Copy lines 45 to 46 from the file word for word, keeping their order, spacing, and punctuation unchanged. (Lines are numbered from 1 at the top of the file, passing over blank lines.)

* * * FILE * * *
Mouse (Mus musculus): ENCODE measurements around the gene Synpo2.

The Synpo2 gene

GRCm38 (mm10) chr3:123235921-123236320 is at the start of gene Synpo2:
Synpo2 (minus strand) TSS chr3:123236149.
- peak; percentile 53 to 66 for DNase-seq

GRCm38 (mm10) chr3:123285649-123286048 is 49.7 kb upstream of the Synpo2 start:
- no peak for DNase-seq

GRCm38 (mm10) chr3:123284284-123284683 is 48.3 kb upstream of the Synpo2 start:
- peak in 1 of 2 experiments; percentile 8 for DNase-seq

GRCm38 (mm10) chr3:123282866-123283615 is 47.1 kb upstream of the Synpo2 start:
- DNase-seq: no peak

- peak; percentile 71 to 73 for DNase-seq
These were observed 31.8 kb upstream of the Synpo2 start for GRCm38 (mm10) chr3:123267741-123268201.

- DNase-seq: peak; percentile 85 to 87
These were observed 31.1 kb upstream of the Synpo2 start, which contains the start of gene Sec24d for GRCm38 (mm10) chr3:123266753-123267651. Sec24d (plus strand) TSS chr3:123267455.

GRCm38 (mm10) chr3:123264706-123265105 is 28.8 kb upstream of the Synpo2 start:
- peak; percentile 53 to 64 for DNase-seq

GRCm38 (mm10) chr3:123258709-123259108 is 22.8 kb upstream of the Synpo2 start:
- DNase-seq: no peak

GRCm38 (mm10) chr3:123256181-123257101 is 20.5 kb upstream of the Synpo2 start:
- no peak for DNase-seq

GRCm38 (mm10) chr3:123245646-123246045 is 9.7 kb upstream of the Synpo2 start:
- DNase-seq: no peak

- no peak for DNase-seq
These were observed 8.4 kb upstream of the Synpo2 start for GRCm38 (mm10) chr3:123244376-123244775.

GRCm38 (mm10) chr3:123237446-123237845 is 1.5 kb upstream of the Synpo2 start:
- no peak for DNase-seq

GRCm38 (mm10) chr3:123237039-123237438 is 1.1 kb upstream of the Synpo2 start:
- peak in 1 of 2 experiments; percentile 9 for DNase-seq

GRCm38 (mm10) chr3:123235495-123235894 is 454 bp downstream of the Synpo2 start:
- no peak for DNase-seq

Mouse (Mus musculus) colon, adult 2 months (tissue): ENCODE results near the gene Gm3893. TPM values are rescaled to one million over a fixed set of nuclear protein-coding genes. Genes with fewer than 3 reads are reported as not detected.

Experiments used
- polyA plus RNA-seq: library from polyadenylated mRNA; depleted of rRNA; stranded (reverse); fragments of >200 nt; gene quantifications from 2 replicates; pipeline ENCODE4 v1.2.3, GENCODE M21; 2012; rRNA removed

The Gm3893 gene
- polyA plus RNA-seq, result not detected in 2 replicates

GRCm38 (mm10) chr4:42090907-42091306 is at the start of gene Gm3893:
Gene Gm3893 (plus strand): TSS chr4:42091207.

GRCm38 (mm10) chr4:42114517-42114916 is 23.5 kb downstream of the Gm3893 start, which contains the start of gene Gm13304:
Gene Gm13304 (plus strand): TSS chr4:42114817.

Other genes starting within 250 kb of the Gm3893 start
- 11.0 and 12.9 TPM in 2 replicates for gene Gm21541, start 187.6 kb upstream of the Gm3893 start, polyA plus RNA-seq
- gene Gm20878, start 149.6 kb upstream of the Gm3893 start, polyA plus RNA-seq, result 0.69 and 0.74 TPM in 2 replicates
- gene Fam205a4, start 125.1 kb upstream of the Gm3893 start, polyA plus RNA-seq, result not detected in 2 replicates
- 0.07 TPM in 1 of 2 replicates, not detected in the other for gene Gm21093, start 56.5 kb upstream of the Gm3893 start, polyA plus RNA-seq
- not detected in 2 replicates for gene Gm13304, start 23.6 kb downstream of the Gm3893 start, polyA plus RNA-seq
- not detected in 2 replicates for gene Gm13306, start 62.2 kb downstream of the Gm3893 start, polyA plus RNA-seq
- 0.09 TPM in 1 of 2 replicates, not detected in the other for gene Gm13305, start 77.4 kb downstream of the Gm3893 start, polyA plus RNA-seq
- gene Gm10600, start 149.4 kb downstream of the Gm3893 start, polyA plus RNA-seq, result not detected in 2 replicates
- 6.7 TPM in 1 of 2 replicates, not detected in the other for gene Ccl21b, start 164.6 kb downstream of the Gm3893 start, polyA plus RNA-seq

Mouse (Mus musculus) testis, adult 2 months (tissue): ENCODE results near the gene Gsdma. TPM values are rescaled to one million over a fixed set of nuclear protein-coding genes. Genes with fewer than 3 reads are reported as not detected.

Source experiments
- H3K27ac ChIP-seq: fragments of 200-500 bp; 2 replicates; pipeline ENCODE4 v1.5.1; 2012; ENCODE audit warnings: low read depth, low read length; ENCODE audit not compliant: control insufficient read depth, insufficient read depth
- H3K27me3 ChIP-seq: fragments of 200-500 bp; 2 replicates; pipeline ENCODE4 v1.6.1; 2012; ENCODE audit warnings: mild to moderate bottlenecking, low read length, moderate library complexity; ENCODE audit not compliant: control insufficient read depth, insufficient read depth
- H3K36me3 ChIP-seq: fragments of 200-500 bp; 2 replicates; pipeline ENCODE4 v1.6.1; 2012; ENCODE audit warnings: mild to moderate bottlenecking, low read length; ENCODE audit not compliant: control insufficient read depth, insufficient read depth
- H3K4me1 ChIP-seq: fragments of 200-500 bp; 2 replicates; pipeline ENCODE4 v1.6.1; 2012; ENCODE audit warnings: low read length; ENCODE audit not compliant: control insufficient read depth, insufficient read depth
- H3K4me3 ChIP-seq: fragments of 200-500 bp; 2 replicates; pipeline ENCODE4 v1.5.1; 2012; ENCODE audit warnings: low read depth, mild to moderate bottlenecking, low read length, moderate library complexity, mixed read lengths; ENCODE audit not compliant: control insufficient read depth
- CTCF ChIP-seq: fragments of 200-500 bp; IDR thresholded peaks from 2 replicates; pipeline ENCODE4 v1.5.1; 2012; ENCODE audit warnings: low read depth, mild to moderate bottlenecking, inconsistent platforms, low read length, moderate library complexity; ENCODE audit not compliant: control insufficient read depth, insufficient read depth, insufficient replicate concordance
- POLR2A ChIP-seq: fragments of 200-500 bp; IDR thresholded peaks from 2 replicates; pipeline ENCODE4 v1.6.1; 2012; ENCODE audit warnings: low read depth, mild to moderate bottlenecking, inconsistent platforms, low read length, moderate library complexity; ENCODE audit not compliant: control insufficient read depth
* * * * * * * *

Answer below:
- 0.07 TPM in 1 of 2 replicates, not detected in the other for gene Gm21093, start 56.5 kb upstream of the Gm3893 start, polyA plus RNA-seq
- not detected in 2 replicates for gene Gm13304, start 23.6 kb downstream of the Gm3893 start, polyA plus RNA-seq